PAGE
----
Social Networks Study

In 2010 over the course of seven weeks 253 million Facebook users became part of an experiment to determine how people diffuse information among their social groups.  The study was done by Eytan Bakshy who at the time was working on getting his Ph.D. in Information from the University of Michigan.   At the time of the study there were 500 million users of Facebook, so this study involved over half of the Facebook population.

Facebook normally uses an algorithm that they call EdgeRank in order to determine what appears in a users news feed by analyzing which connections are most important to you and which kinds of content should appear higher than others.  In the experiment done by Bakshy he created two groups of people.  In the first group if a friend posted a link they saw it in their feed.  In the second group if a friend posted a link the link was randomly censored and would not appear for members of the second group.  They were not however blocked from posting the same link themselves.

Group Two Example:

  • Friend A posts a link
  • Person inside of Group 2 would randomly have the link Friend A posted blocked

The experiment analyzed how closely tied the user was to those in their friends list.  They measured the strength of the tie by measuring four types of interactions:

  1. Frequency of private online communication between the users in the form of Facebook Messages
  2. Frequency of public online interaction in the form of comments to posts
  3. Frequency of real world coincidences in terms of being labeled as appearing in the same photograph
  4. Frequency of users responding to the same Facebook post with a comment.

They analyzed the data for three months prior to the experiment.

The study found when users were exposed to a link they were more likely to spread the link faster than the users that were not exposed to the link on their feed.  The stronger a connection to someone, or a group, the more likely we are to share the link they posted on our own wall.  The weaker the connection the less likely we are to share a link, however we still will share links that are “novel”.  They state, “This suggests that weak ties may play a more dominant role in the dissemination of information online than currently believed.”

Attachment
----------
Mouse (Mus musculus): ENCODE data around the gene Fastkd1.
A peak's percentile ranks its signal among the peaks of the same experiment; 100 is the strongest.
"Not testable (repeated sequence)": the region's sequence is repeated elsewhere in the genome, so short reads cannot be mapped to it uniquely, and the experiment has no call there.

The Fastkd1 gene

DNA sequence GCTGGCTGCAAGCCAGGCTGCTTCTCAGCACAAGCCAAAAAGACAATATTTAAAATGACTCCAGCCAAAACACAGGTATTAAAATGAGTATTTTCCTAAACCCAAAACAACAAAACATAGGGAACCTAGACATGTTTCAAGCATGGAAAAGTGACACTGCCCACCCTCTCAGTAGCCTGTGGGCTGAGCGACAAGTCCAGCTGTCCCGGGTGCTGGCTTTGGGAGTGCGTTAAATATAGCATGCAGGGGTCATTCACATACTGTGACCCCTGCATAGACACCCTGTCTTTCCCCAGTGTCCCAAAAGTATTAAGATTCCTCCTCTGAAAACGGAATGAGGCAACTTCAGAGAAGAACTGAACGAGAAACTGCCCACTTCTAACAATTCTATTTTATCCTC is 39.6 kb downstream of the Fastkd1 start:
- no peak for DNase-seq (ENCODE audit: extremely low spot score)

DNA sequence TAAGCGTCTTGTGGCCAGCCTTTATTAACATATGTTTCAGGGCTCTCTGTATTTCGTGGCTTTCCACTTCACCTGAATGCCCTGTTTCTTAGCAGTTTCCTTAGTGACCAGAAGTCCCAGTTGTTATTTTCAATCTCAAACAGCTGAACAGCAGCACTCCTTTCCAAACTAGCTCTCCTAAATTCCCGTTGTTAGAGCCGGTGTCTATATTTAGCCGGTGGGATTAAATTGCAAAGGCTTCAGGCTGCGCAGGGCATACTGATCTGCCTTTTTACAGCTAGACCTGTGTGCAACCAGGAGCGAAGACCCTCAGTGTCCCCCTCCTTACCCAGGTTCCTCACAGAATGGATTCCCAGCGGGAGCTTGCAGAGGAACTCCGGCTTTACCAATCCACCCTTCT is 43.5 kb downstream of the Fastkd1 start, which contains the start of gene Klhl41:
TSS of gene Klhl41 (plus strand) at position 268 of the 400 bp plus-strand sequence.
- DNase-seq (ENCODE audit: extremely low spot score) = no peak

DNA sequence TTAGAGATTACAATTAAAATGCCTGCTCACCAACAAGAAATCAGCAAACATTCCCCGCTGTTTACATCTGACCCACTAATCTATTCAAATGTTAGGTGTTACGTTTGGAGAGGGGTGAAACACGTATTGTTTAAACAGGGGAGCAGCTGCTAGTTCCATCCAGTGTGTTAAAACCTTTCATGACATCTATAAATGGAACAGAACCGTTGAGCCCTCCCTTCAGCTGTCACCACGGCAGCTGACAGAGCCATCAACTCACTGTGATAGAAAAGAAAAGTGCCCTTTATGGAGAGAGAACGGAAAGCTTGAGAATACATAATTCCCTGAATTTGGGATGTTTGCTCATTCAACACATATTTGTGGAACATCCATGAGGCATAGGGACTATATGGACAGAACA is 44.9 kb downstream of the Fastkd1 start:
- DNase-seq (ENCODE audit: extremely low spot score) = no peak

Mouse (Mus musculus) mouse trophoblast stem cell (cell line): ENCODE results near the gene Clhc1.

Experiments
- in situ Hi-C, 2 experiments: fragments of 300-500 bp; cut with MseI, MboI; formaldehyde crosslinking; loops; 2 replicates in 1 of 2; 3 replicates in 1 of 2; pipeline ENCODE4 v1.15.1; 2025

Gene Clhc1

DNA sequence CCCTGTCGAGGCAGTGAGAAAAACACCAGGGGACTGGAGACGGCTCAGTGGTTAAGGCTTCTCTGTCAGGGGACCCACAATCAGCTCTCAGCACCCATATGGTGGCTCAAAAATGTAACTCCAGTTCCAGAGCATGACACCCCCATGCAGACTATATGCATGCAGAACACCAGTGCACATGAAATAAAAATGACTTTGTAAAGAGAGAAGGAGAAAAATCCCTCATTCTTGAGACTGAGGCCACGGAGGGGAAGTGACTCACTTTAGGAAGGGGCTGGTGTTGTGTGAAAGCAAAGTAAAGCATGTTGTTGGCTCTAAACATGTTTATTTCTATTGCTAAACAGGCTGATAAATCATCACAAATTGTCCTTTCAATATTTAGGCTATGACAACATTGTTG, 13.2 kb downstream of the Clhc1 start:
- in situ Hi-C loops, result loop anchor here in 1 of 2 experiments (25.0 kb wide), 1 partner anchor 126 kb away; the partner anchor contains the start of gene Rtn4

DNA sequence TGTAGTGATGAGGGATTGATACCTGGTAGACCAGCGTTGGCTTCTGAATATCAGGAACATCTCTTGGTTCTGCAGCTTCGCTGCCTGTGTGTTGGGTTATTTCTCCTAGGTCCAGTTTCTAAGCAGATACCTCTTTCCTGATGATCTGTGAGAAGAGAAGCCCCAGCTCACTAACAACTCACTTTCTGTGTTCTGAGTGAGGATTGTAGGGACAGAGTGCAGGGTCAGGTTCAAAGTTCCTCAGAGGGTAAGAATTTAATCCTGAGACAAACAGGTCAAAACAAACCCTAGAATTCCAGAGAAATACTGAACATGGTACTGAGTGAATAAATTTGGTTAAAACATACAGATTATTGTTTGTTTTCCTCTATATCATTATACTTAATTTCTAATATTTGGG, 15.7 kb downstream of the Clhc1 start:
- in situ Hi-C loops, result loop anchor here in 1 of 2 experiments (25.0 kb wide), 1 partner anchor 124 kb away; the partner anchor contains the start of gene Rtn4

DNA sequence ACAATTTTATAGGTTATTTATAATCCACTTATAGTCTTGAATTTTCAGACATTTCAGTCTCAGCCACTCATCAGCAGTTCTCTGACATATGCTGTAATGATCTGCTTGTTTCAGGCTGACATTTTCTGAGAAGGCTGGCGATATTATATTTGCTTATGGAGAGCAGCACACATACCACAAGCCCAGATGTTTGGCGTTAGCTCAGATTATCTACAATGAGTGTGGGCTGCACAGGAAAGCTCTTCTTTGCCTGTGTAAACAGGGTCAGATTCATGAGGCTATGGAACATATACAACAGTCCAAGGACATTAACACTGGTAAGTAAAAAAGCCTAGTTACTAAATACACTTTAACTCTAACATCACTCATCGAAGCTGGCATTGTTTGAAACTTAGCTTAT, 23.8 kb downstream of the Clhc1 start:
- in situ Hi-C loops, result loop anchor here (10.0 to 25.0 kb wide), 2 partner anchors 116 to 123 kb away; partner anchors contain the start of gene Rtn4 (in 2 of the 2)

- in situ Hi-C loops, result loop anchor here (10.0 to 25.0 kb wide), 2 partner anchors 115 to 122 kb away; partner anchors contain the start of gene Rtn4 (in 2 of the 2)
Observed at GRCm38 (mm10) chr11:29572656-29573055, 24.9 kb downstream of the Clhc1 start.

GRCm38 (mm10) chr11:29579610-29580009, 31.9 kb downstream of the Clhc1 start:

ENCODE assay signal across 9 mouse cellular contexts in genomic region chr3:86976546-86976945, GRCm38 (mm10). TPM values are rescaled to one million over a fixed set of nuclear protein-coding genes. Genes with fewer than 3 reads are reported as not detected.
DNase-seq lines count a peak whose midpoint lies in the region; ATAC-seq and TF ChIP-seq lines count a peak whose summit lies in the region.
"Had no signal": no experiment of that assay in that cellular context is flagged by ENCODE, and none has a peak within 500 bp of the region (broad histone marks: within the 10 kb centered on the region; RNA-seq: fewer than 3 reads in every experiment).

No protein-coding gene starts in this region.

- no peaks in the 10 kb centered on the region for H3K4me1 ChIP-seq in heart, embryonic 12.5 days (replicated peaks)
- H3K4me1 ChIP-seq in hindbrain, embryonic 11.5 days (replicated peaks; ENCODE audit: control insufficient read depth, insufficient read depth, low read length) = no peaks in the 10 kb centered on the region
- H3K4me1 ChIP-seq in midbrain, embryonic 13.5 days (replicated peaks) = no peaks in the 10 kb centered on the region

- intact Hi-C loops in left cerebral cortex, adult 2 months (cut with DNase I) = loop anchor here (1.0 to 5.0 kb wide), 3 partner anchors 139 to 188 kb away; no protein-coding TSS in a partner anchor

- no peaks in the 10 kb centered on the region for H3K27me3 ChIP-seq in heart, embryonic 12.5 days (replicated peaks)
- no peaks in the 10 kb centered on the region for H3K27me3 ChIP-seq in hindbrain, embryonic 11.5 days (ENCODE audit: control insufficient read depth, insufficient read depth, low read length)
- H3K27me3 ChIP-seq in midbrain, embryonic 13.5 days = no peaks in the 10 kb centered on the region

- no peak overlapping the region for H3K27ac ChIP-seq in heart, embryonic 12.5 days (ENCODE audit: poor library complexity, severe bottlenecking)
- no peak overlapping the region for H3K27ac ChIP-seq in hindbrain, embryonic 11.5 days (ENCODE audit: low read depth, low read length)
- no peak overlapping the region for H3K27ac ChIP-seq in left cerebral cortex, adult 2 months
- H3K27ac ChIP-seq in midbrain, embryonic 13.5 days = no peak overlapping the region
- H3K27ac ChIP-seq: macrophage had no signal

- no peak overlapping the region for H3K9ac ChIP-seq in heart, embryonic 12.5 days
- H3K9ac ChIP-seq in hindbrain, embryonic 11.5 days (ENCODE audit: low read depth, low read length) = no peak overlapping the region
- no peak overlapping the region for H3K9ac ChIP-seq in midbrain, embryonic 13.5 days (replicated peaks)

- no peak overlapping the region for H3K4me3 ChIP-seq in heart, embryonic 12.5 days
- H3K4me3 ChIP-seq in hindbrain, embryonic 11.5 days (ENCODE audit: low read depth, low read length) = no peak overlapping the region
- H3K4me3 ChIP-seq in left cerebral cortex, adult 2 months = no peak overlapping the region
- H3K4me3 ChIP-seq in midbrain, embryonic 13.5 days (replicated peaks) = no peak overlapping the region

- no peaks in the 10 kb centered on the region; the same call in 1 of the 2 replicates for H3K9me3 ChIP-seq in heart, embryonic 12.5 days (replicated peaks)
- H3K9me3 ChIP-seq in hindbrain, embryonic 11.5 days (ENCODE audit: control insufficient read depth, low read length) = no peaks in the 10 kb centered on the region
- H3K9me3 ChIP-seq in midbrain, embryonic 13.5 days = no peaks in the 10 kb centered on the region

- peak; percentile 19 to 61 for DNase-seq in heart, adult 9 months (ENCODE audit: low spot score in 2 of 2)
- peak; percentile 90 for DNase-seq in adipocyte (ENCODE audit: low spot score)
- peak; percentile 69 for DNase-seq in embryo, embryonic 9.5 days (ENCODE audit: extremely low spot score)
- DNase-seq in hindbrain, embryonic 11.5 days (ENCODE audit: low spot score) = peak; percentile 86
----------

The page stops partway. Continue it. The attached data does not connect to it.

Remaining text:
At no time in the study, or article, does it indicate that informed consent of the 253 million users was received in order to have this study done.  Facebooks privacy statement about how they use the information users post to their accounts is a bit vague on the issue.  It does state though that we do consent to Facebook using the information by using and posting information to their site.

The entire study was done with the consent of Facebook.  In an interview with Bakshy he told the interviewer “that he has “a good amount of freedom” at Facebook to research whatever he wants to look into about the social network and no one tells him what to investigate and what to leave alone.”

Bakshy is now a researcher on Facebooks Data Team.

Links in Article:


[i] The Role of Social Networks in Information Diffusion (http://arxiv.org/abs/1201.4145)

[iii] University of Michigan Personal page of E. Bakshy (http://www-personal.umich.edu/~ebakshy/)

[v] The role of social networks in information diffusion (http://arxiv.org/pdf/1201.4145v1.pdf)

[vi] The role of social networks in information diffusion Pg. 10 (http://arxiv.org/pdf/1201.4145v1.pdf)

[vii] The role of social networks in information diffusion Pg. 1 (http://arxiv.org/pdf/1201.4145v1.pdf)

[viii] The role of social networks in information diffusion (http://arxiv.org/pdf/1201.4145v1.pdf)

[x] Facebook Privacy Statement How We Use the Information We Receive (http://www.facebook.com/about/privacy/your-info#howweuse)

[xiii] Facebook Data Team (http://www.facebook.com/data)

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